The River Ophelia

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The River Ophelia None

  • Title: The River Ophelia
  • Author: Justine Ettler
  • ISBN: 9781925579376
  • Page: 106
  • Format: Paperback
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      106 Justine Ettler
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      Posted by:Justine Ettler
      Published :2018-04-15T06:56:03+00:00

    1 thought on “The River Ophelia”

    1. I loved The River Ophelia. I first read about the novel in an article which contextualised ‘grunge lit’ and ‘dirty realism’ whereby two of my favourite authors were cited, Andrew McGahan and Christos Tsiolkas. The River Ophelia however has very little in common with Praise or Loaded, both of which were published at or around the same time in the early to mid-nineties, and to my perception has nothing whatsoever to do with ‘grunge’ or ‘dirty realism’. The River Ophelia is a well-w [...]

    2. I can see what the author was trying to do, but it just reads as a pathetic woman who can't do anything for herself, an incredibly unlikeable character, and I ended up sympathising with the men even though they were supposed to be the villains.

    3. I loved this book. A pastiche of references from Shakespeare, de Sade, Batailles to Bret Easton Ellis sets the framework for the action. Ettler’s exhilarating prose takes us on a roller coaster ride. Some scenes made me laugh out loud. Others were poignant or horrifying. Subtle character analysis is not the point. When a character is named Hamlet, what more do you need to know? The visceral descriptions of sex, parties, drinking, bodily effluent, urban trash and grime will evoke strong respons [...]

    4. Great work. At last, an Australian novel of above average intelligence that engages with Critical Theory and is also an unputdownable read. Like The Hours does for Mrs Dalloway, this book is a definite recommend for anyone who enjoyed American Psycho but wanted something Australian and realistic.

    5. I originally bought this book second hand recommended by a friend and I can’t understand why it was taken out of print. It’s one of the most gripping books I’ve ever read. I also love its authenticity and the way its so in your face. For the first 100 pages or so I couldn’t put it down, it was so fast-paced. The style is also really good, the writing’s not trying to be beautiful or anything but what it does really well is puts you right there so that you can experience almost first han [...]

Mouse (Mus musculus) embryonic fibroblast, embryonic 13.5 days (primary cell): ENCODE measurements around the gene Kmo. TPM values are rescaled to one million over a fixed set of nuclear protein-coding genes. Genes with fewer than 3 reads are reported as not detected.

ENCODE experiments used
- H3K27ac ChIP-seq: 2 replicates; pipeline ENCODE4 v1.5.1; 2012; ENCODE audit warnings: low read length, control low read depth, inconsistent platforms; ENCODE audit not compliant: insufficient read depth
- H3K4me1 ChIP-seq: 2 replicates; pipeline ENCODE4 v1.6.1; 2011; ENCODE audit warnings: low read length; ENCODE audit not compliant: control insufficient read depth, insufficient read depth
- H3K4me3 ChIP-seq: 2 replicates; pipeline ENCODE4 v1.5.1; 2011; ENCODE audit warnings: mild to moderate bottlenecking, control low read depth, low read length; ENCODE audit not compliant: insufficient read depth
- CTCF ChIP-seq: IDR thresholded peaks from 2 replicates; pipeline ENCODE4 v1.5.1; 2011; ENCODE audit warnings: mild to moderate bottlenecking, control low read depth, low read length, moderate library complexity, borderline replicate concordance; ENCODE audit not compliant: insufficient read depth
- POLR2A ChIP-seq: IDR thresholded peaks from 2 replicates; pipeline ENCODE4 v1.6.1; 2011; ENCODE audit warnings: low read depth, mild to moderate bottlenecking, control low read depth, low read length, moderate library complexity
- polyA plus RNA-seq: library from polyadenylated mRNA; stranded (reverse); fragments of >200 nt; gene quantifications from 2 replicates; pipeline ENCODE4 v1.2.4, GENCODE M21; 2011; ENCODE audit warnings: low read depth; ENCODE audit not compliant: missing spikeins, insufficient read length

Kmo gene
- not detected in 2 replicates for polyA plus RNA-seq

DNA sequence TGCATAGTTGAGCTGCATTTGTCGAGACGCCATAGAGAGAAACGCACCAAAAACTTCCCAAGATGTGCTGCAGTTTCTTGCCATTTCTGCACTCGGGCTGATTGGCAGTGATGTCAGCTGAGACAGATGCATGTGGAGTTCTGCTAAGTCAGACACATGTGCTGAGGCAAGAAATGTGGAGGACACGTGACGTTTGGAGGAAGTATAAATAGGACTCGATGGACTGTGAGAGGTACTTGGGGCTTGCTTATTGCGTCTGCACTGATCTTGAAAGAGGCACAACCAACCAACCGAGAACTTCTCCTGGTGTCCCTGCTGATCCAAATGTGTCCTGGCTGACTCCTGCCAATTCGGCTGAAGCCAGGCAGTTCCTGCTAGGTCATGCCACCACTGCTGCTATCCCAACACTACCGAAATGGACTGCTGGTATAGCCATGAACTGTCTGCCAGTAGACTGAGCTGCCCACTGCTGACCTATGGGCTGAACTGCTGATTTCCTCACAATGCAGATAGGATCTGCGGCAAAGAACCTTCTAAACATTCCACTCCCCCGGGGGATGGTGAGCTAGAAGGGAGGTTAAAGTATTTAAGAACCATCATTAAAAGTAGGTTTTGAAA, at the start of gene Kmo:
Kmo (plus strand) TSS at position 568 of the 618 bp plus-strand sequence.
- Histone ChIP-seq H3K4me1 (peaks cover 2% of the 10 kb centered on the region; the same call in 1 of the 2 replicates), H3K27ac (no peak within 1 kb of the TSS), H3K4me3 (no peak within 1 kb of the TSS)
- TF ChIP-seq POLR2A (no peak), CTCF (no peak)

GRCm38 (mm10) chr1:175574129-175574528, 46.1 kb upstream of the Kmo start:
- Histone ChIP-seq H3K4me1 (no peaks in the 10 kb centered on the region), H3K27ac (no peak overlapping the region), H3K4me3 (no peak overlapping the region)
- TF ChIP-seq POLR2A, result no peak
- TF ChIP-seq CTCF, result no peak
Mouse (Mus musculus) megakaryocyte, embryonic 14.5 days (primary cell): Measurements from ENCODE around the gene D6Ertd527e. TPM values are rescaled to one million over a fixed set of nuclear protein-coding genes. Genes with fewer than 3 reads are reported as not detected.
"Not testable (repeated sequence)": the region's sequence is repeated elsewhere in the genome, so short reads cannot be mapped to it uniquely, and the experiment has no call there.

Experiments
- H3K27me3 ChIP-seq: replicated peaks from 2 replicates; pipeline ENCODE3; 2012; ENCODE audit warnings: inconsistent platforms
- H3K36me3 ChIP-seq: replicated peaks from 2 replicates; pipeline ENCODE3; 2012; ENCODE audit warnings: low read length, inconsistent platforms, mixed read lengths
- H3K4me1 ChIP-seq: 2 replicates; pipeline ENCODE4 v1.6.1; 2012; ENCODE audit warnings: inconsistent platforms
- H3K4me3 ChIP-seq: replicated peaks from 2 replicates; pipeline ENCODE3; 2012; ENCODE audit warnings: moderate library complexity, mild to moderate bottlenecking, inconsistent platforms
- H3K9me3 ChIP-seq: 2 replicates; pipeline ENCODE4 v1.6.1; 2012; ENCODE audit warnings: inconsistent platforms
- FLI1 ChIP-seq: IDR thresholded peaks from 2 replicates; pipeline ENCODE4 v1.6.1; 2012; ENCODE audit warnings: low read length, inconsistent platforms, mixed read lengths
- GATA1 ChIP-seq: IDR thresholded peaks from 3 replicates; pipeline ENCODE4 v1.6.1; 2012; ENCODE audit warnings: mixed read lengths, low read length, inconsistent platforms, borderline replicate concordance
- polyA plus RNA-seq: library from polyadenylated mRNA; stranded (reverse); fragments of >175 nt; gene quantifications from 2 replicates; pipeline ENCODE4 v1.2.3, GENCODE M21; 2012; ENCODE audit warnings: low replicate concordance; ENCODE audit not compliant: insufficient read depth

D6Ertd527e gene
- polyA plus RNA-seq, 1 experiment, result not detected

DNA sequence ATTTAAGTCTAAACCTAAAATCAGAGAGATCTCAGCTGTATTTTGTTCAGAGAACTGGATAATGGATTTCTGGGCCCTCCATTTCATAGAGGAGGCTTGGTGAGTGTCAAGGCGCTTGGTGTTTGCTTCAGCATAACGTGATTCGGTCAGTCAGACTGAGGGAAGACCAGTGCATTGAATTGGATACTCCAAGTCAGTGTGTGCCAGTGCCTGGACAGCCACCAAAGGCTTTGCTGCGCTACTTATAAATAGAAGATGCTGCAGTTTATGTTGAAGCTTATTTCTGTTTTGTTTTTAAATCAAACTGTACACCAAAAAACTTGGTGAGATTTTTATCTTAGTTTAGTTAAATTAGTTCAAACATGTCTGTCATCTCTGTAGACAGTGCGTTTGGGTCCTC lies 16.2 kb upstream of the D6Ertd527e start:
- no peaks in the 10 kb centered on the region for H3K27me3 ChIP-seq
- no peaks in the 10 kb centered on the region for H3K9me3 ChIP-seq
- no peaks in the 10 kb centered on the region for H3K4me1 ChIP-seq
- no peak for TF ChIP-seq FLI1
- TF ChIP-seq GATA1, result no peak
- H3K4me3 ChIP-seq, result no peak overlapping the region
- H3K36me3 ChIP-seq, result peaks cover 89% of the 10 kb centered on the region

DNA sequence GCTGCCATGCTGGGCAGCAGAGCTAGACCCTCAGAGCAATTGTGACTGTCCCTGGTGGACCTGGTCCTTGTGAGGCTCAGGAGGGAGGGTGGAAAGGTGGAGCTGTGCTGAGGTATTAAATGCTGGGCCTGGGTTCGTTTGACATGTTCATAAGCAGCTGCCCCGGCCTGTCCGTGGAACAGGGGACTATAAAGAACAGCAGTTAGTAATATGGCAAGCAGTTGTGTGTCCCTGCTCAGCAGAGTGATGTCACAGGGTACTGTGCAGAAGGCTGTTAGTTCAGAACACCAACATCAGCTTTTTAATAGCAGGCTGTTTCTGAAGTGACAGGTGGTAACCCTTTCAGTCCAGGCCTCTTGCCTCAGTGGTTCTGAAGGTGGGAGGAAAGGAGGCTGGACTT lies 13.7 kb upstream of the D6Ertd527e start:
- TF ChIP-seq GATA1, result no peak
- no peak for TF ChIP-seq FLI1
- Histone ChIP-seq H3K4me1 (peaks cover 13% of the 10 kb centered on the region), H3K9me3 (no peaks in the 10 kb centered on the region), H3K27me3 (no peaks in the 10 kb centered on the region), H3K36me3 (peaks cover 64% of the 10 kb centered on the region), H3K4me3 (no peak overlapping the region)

6. Justine Ettler inserts The Marquis De Sade, Bataille, and Shakespeare's, Hamlet and Ophelia into her narrative. Interestingly her characters inhabit the bleak suburban landscape of Melbourne (unnamed in the text). Here she proceeds to explore her themes of sexuality and power. It's raw and uncompromising and Ettler doesn't hold anything back. Accordingly lacks some subtlety and becomes a little repetitive but I found it a challenging thought provoking read nonetheless. It's been labelled "dirty [...]

    7. I really enjoyed reading and rereading The River Ophelia. I think I got a lot more out of it the second time around. The difference between reading it as a 25 year old and then as a 47 year old is that this time I got the concept of it. There’s a story behind the story and I don’t think I noticed that at all the first time around. The River Ophelia describes drama that could happen to anyone behind closed doors. It does not paint a pretty picture of events, but it is not meant to.

    8. An endless tedium of one dimensional characters and descriptive lists that I couldn't bring myself to finish. Glad to be rid of it from my shelves.

    9. I read this years ago. It was part of the grunge literature fad in Australia that lasted for about 12 months. They published some truly awful books trying to cash in on the success of a couple if books, like Andrew McGanhan's Praiseat, that were actually worth reading.I made it about two thirds of the way through before giving up. I remember that it was a mess of references, not quite believable characters, over the top dialogue with a couple of gross out scenes thrown in for good measure. Decid [...]

    10. I read this book again and again in my late teens and decided to revisit it many, many years later. It may have just been my mood at the time but I struggled to get through it. I found it jumbled and confused and I didn’t really like any of the characters. I think I’m unlikely to read it again as an adult. So this book would have a 4 star review from 19 year old me and has a 2 star review from me as a 41 year old.

    11. Justine Ettler amazing riveting read - touching the heart and soul of any person who has reached the depths of pleasure and pain. Your one of the best writers Sydney has to offer - and thank you for making the time to share with the public your skill and talents.

    12. The River Ophelia is a Bret Easton Ellis wannabe novel. It lacks substance, intrigue and suspense. It's vulgar. The book is not sexy, which is frustrating as there are 'sex scenes' every 3-4 pages. The protagonist is boring and her issues have no substance. Overall a pretty crappy read

    13. A bizarre, irritating and nauseating book. I finished it out of morbid fascination rather than enjoyment. Sick, twisted and disturbing. Well written but unpleasant.

    14. This is just nasty - sensationalist and shocking just for the sake of if it. This stuff should have been kept inside her diary!

    15. This novel belongs in the 90s: nihilistic, masochistic, utterly derived from Critical Theory. Nasty tedium personified.

    16. One of those things I just kept reading despite not being entirely sure of what I was feeling or thinking. A perfect holiday read.

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